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7th Circuit declines to overturn ruling on excessive force

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A man who entered a conditional plea on drug charges couldn’t convince the 7th Circuit Court of Appeals Thursday that it should overturn a ruling that the use of excessive force during an arrest is not a basis for suppressing evidence.

In United States of America v. Johnnie C. Collins, 12-3317, Johnnie Collins appealed the denial of his motion to suppress evidence found after he fled from police in his car and on foot. While he was running from the officers, Collins threw a bag to the ground. He would not cooperate with officers, so they had to kick and douse him with pepper spray. It wasn’t until officers used a Taser twice on Collins that they were able to place him in handcuffs.

The bag Collins threw away had crack and powder cocaine in it. Officers also found a wad of cash in his pocket. He was charged with possession of crack and powder cocaine with intent to distribute, and he later entered a conditional plea on the charges. In denying his motion to suppress, the District Court noted that the use of excessive force in making an arrest can’t be remedied by suppression of evidence, and even if that was an available remedy, Collins wouldn’t be entitled to relief because he threw the drugs away before any force was applied.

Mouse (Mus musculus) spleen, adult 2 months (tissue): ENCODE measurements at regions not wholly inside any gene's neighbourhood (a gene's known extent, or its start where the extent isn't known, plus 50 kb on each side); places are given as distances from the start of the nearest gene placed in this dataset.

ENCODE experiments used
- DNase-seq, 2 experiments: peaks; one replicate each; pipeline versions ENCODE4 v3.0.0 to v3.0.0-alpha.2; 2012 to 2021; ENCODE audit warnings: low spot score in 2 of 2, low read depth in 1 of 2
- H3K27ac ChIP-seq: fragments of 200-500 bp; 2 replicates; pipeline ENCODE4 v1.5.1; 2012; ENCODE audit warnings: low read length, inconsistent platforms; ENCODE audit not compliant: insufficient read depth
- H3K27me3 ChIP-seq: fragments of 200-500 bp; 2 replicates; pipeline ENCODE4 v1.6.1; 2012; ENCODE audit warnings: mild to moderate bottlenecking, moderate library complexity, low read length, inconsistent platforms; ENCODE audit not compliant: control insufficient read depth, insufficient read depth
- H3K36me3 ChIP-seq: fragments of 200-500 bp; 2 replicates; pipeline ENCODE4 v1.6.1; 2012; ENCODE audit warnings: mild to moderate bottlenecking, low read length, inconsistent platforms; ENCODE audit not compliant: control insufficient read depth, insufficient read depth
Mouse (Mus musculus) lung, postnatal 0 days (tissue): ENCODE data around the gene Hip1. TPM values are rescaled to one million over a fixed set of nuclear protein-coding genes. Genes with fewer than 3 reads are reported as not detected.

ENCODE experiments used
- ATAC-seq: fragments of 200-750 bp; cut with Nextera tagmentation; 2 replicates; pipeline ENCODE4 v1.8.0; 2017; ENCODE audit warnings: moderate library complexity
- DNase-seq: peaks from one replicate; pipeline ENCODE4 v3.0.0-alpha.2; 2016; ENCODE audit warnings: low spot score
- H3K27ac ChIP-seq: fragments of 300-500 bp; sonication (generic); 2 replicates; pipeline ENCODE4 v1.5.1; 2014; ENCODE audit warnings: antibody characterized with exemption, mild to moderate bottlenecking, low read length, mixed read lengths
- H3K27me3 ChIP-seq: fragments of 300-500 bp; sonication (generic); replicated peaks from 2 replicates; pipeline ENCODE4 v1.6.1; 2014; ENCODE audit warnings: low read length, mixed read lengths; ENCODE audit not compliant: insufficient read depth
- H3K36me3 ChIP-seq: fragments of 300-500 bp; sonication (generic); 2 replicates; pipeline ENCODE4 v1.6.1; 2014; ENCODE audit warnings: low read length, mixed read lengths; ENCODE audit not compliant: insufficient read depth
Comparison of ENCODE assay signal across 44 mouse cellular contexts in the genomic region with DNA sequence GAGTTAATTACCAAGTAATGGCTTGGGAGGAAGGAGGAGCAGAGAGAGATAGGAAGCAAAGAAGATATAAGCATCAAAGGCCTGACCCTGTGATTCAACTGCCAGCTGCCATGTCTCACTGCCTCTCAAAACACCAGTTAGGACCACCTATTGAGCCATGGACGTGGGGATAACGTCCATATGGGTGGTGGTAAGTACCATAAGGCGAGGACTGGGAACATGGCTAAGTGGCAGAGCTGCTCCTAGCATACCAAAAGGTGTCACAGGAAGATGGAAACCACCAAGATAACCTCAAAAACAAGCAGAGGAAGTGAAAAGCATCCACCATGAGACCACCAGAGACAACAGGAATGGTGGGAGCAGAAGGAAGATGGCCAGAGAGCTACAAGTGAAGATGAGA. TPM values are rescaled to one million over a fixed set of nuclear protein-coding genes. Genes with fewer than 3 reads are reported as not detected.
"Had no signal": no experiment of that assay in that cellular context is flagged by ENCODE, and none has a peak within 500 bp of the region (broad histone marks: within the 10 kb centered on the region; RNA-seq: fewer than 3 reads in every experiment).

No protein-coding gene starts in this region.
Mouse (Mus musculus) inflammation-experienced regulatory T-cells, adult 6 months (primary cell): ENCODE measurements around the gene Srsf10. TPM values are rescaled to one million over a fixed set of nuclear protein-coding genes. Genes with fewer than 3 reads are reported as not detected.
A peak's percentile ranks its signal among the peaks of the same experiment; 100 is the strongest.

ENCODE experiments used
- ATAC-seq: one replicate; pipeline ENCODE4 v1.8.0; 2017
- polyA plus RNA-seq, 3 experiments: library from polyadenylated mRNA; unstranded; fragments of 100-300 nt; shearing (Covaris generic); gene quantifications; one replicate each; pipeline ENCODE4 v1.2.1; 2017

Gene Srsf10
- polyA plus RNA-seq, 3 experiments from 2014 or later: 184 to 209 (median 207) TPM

Collins argued that the 7th Circuit should overturn United States v. Watson, 558 F.3d 702, 705 (7th Cir. 2009), arguing the District Court’s reasoning was flawed with regard to when the excessive force began. He claimed it started when police started chasing him on foot.

“Collins had not yet been seized at the point when he abandoned his drugs by tossing the bag into the bushes. No seizure occurs until force is applied or the suspect submits to the officer, and the moment of seizure does not relate back to an initial show of authority that was ignored,” the judges wrote in the per curiam decision.

“Moreover, no opinion cited by Collins holds that the use of excessive force in conducting search or seizure requires suppression of the evidence seized,” the opinion states. “Collins has nothing new to say on the subject; he simply disagrees with how the case was decided, but that is not a sound reason for overturning the decision.”

 

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